Reciting it just now brought back a flood of memories from my countless childhood interactions with that text. I would guess that most people who have grown up Adventist have their own memories of the fourth commandment in Exodus 20:8-11. I would also guess that most Adventists have far fewer memories of their interactions with the second recitation of the fourth commandment in Deuteronomy 5:12-15.
In both versions of the Sabbath commandment, the command is the same: “Do not work, and see to it that nobody (including beasts of burden) within your borders works either.” But the rationale, the philosophical, theological and political underpinnings are very different.
In Exodus 20, the underlying rationale is God’s creative act (the creation). However, in Deuteronomy 5, the reason for Sabbath rest is God’s liberating act (the exodus). As an outgrowth, the text commands that slaves be allowed Sabbath rest, so that they may receive the same blessing as their masters (to whom the commandment is addressed) receive. The appeal to slavemasters is that they were once slaves whom God liberated from oppressive work. The text of Deuteronomy 5 shows no awareness of a six-day creation. It is steeped in, and seeks to extend the story of God’s liberation of forced laborers.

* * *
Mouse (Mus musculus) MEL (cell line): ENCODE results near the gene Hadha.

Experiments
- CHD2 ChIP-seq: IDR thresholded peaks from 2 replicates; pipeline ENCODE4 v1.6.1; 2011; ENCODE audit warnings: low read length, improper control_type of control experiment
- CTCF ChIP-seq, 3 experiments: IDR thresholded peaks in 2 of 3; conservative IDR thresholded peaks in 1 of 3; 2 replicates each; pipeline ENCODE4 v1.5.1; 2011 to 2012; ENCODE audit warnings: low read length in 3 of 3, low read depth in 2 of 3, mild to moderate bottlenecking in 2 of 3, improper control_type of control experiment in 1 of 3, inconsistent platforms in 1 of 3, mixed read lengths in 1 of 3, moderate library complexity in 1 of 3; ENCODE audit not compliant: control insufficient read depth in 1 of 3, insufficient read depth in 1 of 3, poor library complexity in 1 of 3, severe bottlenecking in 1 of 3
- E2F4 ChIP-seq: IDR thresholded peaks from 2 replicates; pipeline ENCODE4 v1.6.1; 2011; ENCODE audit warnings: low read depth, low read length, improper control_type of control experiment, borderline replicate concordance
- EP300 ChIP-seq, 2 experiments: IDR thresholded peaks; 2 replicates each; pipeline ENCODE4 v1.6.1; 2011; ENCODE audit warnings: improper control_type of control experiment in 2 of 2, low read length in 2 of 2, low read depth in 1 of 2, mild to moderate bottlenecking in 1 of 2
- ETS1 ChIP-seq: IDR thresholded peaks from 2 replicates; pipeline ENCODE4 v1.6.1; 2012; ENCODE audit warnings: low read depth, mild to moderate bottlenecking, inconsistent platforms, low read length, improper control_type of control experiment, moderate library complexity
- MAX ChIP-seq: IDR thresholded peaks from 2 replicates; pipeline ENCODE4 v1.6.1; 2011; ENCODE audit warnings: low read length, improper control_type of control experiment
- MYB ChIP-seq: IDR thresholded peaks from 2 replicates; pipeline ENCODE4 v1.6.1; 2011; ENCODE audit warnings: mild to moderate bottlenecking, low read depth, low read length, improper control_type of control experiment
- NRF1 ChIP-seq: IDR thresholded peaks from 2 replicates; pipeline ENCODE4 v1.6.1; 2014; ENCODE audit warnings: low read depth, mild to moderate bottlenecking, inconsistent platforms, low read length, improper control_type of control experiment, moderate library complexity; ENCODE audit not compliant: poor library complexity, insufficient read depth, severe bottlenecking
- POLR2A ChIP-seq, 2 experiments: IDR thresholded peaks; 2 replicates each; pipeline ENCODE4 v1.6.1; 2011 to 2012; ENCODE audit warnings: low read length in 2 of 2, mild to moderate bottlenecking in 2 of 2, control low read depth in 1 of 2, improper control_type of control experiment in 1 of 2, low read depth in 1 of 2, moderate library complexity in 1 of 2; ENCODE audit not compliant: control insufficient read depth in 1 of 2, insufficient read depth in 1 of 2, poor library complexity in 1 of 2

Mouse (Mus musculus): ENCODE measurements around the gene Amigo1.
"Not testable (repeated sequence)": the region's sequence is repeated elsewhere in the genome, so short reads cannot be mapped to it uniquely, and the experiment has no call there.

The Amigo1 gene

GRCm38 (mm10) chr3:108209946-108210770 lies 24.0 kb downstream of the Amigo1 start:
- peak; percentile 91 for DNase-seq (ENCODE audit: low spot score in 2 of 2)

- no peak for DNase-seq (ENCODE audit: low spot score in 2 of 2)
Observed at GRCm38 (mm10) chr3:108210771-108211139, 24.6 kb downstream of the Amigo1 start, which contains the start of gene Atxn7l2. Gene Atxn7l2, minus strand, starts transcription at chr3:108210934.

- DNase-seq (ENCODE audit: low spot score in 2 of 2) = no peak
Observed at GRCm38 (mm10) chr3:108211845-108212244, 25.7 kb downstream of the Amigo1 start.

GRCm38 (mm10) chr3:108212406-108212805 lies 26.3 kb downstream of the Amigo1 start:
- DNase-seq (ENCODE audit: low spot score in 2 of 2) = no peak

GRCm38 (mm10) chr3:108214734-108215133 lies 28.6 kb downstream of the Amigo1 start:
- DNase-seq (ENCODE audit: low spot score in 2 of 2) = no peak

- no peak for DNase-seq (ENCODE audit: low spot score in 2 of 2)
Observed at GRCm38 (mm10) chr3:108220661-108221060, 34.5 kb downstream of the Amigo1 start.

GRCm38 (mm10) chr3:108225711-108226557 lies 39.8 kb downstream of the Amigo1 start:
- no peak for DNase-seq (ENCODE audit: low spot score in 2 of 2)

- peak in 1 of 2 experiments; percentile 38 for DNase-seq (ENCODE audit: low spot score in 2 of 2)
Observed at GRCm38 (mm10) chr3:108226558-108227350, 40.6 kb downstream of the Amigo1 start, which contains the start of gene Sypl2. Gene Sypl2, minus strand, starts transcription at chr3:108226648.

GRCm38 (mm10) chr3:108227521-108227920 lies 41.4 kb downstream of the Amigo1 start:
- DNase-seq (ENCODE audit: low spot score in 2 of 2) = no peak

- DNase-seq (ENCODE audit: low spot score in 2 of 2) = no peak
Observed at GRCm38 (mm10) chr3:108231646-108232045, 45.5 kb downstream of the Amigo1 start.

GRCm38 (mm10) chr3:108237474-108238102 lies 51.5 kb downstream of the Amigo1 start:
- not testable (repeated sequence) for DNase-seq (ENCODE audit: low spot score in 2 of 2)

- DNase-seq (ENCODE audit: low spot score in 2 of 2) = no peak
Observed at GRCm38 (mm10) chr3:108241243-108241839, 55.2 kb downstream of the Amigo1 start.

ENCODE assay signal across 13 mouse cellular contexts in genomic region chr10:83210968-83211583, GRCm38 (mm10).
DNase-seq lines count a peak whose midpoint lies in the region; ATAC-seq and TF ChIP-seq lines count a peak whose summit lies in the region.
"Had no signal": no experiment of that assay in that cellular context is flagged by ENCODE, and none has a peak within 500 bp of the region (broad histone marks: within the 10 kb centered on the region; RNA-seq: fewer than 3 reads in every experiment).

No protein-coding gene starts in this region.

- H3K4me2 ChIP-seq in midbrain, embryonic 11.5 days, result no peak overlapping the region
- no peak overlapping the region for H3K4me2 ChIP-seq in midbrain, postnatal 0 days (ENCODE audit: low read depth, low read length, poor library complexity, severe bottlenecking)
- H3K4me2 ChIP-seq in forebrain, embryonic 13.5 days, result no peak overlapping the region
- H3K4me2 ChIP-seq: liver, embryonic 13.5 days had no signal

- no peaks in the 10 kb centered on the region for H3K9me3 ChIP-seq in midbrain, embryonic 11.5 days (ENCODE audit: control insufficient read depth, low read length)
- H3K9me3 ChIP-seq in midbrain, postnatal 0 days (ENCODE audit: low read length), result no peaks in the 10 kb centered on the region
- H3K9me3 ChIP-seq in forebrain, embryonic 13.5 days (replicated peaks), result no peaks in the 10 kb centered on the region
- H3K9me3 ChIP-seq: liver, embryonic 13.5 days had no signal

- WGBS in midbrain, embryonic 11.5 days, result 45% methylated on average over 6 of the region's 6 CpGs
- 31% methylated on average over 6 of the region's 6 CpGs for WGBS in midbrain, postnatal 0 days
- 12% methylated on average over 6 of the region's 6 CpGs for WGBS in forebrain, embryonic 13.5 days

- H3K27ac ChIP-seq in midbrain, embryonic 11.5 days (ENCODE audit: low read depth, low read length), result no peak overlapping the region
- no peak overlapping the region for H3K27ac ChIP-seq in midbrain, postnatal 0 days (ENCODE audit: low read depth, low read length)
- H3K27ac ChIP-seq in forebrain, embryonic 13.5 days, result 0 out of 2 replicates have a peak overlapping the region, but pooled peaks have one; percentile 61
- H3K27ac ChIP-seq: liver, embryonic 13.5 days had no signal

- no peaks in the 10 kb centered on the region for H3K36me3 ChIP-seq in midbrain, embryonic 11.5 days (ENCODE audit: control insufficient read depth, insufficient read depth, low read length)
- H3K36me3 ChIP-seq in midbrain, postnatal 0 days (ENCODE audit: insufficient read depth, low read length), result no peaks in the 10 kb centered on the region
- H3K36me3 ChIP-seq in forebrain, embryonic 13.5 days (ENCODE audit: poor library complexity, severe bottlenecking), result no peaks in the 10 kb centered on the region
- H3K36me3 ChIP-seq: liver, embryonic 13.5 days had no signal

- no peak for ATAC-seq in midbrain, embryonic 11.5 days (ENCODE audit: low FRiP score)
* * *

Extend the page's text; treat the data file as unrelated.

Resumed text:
Clearly, even if an interpretation of a six-day creation as recent, literal, contiguous 24 hour periods were to be proven untenable, the Sabbath commandment remains standing, valid as ever. Of course although my Bible teachers didn’t point out the differences between the two Sabbath commandments, this is nothing new for Adventist scholars.
One of the best Adventist expositions on the varying rationales for Sabbath keeping is a chapter in Festival of the Sabbath (1985, Roy Branson, ed.) entitled “Jubilee of Freedom and Equality.” In it, Niels-Erik Andreasen, drawing from the Deuteronomy text, presents Sabbath as the antithesis of the world’s slave-like labor, even hinting that Sabbath may offer a rebuke to capitalism’s obsession with production, growth and output.
Some other Adventist volumes that address the two iterations of the Sabbath commandment include Samuele Bacchiocchi’s Divine Rest for Human Restlessness (1980), Charles Scriven’s Jubilee of the World: The Sabbath as a Day of Gladness (1978) and the 1997 Review & Herald book, God’s Answers to Your Questions.
It turns out that when letting Scripture be Scripture, the Sabbath commandment does not rise and fall with a literal six-day creation. Scripture is very aware of numerous rational rationales for Sabbath observance.
To say to Adventist teachers, “Educate truth!” is not enough. Truth, it turns out, is much more stratified, multidimensional, and even evasive, than our best propositions can account for. The biggest problem for Adventist education is not the teaching of evolution. It is an understanding of truth so narrow, rigid and flimsy that to move one brick from its place challenges the whole structure. On the other hand, to treat truth as something dynamic, alive and hearty means that even if some limbs were to fall away, we can remain confident that the organism continues to grow and thrive.